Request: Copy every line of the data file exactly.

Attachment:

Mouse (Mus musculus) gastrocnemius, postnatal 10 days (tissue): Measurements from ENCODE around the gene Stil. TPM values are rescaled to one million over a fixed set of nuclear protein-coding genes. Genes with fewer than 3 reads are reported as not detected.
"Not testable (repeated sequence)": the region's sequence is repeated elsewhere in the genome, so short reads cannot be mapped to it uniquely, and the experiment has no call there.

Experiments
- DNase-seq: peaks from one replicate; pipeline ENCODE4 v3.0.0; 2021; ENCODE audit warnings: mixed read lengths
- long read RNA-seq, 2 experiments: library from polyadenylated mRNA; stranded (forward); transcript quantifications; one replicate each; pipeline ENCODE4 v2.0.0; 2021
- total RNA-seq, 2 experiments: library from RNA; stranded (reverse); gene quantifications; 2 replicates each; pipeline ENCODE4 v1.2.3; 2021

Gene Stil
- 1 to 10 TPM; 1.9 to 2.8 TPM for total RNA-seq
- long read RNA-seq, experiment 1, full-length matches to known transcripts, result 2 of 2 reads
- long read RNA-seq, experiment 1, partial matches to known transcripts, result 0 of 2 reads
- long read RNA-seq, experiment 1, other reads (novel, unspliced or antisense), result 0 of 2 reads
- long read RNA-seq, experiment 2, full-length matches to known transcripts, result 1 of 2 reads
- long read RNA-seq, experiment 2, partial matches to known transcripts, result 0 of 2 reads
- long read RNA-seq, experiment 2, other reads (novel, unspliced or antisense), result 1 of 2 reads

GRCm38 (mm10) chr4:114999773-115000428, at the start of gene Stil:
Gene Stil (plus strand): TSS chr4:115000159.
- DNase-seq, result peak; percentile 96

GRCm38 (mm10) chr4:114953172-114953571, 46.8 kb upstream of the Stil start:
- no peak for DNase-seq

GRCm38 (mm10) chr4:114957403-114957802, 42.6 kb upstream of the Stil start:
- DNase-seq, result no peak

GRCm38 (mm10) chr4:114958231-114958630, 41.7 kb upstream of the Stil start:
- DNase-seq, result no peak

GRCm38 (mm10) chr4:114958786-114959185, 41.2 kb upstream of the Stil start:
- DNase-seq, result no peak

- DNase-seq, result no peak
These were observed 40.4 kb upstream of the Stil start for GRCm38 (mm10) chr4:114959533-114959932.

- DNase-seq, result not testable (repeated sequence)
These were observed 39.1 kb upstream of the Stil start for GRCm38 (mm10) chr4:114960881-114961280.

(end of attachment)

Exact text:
Mouse (Mus musculus) gastrocnemius, postnatal 10 days (tissue): Measurements from ENCODE around the gene Stil. TPM values are rescaled to one million over a fixed set of nuclear protein-coding genes. Genes with fewer than 3 reads are reported as not detected.
"Not testable (repeated sequence)": the region's sequence is repeated elsewhere in the genome, so short reads cannot be mapped to it uniquely, and the experiment has no call there.

Experiments
- DNase-seq: peaks from one replicate; pipeline ENCODE4 v3.0.0; 2021; ENCODE audit warnings: mixed read lengths
- long read RNA-seq, 2 experiments: library from polyadenylated mRNA; stranded (forward); transcript quantifications; one replicate each; pipeline ENCODE4 v2.0.0; 2021
- total RNA-seq, 2 experiments: library from RNA; stranded (reverse); gene quantifications; 2 replicates each; pipeline ENCODE4 v1.2.3; 2021

Gene Stil
- 1 to 10 TPM; 1.9 to 2.8 TPM for total RNA-seq
- long read RNA-seq, experiment 1, full-length matches to known transcripts, result 2 of 2 reads
- long read RNA-seq, experiment 1, partial matches to known transcripts, result 0 of 2 reads
- long read RNA-seq, experiment 1, other reads (novel, unspliced or antisense), result 0 of 2 reads
- long read RNA-seq, experiment 2, full-length matches to known transcripts, result 1 of 2 reads
- long read RNA-seq, experiment 2, partial matches to known transcripts, result 0 of 2 reads
- long read RNA-seq, experiment 2, other reads (novel, unspliced or antisense), result 1 of 2 reads

GRCm38 (mm10) chr4:114999773-115000428, at the start of gene Stil:
Gene Stil (plus strand): TSS chr4:115000159.
- DNase-seq, result peak; percentile 96

GRCm38 (mm10) chr4:114953172-114953571, 46.8 kb upstream of the Stil start:
- no peak for DNase-seq

GRCm38 (mm10) chr4:114957403-114957802, 42.6 kb upstream of the Stil start:
- DNase-seq, result no peak

GRCm38 (mm10) chr4:114958231-114958630, 41.7 kb upstream of the Stil start:
- DNase-seq, result no peak

GRCm38 (mm10) chr4:114958786-114959185, 41.2 kb upstream of the Stil start:
- DNase-seq, result no peak

- DNase-seq, result no peak
These were observed 40.4 kb upstream of the Stil start for GRCm38 (mm10) chr4:114959533-114959932.

- DNase-seq, result not testable (repeated sequence)
These were observed 39.1 kb upstream of the Stil start for GRCm38 (mm10) chr4:114960881-114961280.